How To Get The Budget You Need

As 2011 planning season approaches, here are a few things you can do to increase the probability that you'll get the resources you need for marketing to help drive business goals. Before you go in with your request, work your way down this checklist:

1. Ensure that you are aligned to the proper goals and objectives. Your recommendations need to be linked back to specific ways they will help achieve company goals: revenue, profit, customer value, market share, etc. The more specifically you can demonstrate these links, the more likely your recommendations will be taken seriously. Don't focus on the intermediary steps like awareness or brand preference. Keep the emphasis on the business outcomes you intend to influence.

2. Make sure you've squeezed every drop from the current spend patterns.  These days, zero-based budgeting is price-of-entry. Before you can ask for more, you need to show how you have "de-funded" things you previously did that either A) didn't work; B) weren't aligned to evolving company goals; or C) seem less important now than other initiatives. By offering up some of your own cuts to partially fund your recommendations, you demonstrate a strong sense of managing a portfolio of investments, and a willingness to make hard choices with company money.

3. Have a plan for how you will prioritize the new marketing funds strategically, not just tactically. If you get another $1, where will you put it? Before you answer in terms describing programs or tactics, think about segments, geographies, channels, product groups, etc. Knowing where the best strategic leverage points are is far more important than tactical mix. You can always evolve the mix of tactics. But the best tactics applied against the wrong strategic needs won't produce any results.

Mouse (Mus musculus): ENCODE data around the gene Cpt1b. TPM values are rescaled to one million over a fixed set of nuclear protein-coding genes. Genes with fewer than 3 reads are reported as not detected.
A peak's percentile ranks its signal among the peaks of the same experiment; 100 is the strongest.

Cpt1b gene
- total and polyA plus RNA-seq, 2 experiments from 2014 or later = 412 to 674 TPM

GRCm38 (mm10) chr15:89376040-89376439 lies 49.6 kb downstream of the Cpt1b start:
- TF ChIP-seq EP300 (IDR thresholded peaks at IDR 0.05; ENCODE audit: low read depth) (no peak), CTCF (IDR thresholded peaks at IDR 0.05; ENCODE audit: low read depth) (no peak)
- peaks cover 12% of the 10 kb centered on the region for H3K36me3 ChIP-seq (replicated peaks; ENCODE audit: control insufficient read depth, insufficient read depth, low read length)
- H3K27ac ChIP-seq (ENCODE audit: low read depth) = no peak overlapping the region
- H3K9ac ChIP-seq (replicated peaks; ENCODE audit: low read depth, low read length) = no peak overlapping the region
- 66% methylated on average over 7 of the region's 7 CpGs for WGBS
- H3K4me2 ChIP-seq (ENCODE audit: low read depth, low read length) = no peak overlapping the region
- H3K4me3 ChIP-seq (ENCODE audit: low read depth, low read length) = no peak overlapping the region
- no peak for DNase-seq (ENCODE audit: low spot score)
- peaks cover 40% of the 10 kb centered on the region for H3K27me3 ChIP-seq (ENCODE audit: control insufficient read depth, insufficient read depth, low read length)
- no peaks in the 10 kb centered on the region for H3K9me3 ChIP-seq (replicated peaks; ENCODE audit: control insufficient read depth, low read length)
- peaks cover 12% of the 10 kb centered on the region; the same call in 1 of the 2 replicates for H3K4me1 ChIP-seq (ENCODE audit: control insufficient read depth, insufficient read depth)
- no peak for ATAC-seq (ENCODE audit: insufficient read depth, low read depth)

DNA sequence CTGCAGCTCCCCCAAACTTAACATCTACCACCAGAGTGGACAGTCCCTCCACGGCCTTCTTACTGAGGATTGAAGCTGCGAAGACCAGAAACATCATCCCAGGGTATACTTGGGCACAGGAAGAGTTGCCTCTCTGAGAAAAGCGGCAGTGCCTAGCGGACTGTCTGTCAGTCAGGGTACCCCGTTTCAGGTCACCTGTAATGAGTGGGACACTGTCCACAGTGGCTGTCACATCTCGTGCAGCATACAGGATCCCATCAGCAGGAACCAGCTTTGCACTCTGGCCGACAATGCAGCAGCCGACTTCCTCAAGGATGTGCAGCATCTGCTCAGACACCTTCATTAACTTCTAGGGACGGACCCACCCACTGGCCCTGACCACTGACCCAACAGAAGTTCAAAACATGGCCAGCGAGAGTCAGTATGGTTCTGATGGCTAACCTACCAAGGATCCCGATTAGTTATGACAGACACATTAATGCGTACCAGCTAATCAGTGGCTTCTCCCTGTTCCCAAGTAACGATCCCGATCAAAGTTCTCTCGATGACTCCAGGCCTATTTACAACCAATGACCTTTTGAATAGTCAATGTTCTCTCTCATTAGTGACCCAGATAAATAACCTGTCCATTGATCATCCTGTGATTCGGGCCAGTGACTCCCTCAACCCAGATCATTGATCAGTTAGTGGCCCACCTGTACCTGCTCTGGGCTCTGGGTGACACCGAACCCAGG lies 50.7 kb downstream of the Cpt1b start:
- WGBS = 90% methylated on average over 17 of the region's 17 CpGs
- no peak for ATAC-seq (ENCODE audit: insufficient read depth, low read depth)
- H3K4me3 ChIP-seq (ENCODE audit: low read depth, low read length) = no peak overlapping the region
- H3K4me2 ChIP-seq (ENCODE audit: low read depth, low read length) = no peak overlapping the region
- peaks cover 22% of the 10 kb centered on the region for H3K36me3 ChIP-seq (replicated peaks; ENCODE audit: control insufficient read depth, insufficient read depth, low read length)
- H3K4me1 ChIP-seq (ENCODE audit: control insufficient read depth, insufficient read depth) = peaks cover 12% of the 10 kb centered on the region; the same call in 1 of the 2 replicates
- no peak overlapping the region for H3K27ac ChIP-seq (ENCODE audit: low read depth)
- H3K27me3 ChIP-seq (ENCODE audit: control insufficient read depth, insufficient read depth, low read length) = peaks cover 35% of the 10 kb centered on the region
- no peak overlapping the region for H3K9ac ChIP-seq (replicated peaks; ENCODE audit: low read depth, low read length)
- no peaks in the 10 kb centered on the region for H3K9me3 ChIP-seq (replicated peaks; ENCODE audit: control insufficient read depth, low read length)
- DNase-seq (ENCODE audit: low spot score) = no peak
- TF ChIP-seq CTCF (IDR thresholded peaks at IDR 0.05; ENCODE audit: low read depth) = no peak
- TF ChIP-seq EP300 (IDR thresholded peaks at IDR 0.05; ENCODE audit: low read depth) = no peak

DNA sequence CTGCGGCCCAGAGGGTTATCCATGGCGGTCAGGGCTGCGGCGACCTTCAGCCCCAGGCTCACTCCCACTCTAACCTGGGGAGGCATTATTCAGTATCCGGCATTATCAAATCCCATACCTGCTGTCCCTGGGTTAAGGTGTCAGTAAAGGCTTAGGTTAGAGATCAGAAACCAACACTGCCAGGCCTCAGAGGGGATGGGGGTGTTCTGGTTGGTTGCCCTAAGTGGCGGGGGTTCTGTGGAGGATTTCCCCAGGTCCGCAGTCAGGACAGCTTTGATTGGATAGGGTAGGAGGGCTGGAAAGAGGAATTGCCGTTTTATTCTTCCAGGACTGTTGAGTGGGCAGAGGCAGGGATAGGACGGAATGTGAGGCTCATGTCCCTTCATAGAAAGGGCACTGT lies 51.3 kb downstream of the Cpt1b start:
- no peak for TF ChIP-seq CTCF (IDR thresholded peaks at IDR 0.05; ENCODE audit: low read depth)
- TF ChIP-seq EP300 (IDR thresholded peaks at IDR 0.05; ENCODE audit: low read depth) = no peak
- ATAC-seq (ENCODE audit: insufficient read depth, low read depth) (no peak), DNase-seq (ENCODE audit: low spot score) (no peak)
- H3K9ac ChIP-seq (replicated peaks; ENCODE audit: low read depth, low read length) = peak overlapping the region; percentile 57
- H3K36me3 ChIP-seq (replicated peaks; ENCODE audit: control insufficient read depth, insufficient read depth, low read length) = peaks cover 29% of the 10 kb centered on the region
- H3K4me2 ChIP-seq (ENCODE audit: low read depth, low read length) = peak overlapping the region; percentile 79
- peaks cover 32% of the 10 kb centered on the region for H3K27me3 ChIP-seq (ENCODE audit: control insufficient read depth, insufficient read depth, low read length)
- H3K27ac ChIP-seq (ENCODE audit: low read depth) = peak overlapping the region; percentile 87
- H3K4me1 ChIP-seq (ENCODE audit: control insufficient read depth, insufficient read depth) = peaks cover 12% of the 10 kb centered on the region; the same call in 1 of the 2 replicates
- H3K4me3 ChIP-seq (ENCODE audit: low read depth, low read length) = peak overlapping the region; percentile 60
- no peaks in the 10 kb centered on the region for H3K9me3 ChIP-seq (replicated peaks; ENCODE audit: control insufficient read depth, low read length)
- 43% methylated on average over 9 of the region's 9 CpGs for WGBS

4. Identify the points of leverage you can exploit. Results accrue when you place resources behind places of competitive leverage. Knowing where your leverage points are helps ensure you are spending where it will produce noticeable outcomes. Common leverage points are relative value proposition: strength, channel dominance, message effectiveness, and customer switchability. There are others, too. But spending without leverage is just playing into the hands of the competitive environment. Without leverage, you have no reasonable expectation of changing anything.

5. Demonstrate an understanding of how the business environment has changed. Even if you have clear leverage opportunities, the business environment is powerful enough to neutralize just about any unilateral effort a given company might make. Sudden swings in the macro-economic spectrum or the regulatory environment could have you spending into an impenetrable headwind and dramatically reduce the expected impact of your investments. Identify the issues that could create the strongest headwind (or tailwind) for you -- interest rates, employment rates, housing starts, currency fluxuations -- and prepare an assessment of how they might impact your proposed results.

6. Proactively assess the risk of your plans. As marketers, we plan like matadors, but have the track record of the bull. We spend so much time conceptualizing our plans, but comparatively little imagining what might go wrong. Which is unfortunate, given that something almost always does go wrong. So run your plan by your company's "Debbie downer" - the skeptical one who always sees the worst in everything. Let her tell you what might derail your plans, and then develop a plan to manage your risks accordingly. Being proactive about identifying and managing risks demonstrates your ability to dispassionately assess options and pursue realistic opportunities for success with your eyes wide open.

7. Propose "good" benchmarks and targets for your intended outcomes. Every recommendation should come with expected performance outcomes. Even if you present a range of possible results, you'll need something to demonstrate the baseline of performance you are starting from, and the yardstick by which you will measure success. This creates the perception of accountability, which appeals to the deeply human desire to trust in someone else where our own personal expertise leaves off.

These seven pre-tested elements will prepare you for every question that might arise in connection with your proposals. And while competing investments might ultimately attract the resources you were fighting for, this process ensures that your reputation as a capable manager will grow even if your budget doesn't.

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